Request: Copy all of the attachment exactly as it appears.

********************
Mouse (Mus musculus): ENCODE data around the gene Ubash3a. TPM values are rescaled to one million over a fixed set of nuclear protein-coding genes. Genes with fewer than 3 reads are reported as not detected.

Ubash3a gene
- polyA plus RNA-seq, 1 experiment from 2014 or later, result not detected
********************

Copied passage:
Mouse (Mus musculus): ENCODE data around the gene Ubash3a. TPM values are rescaled to one million over a fixed set of nuclear protein-coding genes. Genes with fewer than 3 reads are reported as not detected.

Ubash3a gene
- polyA plus RNA-seq, 1 experiment from 2014 or later, result not detected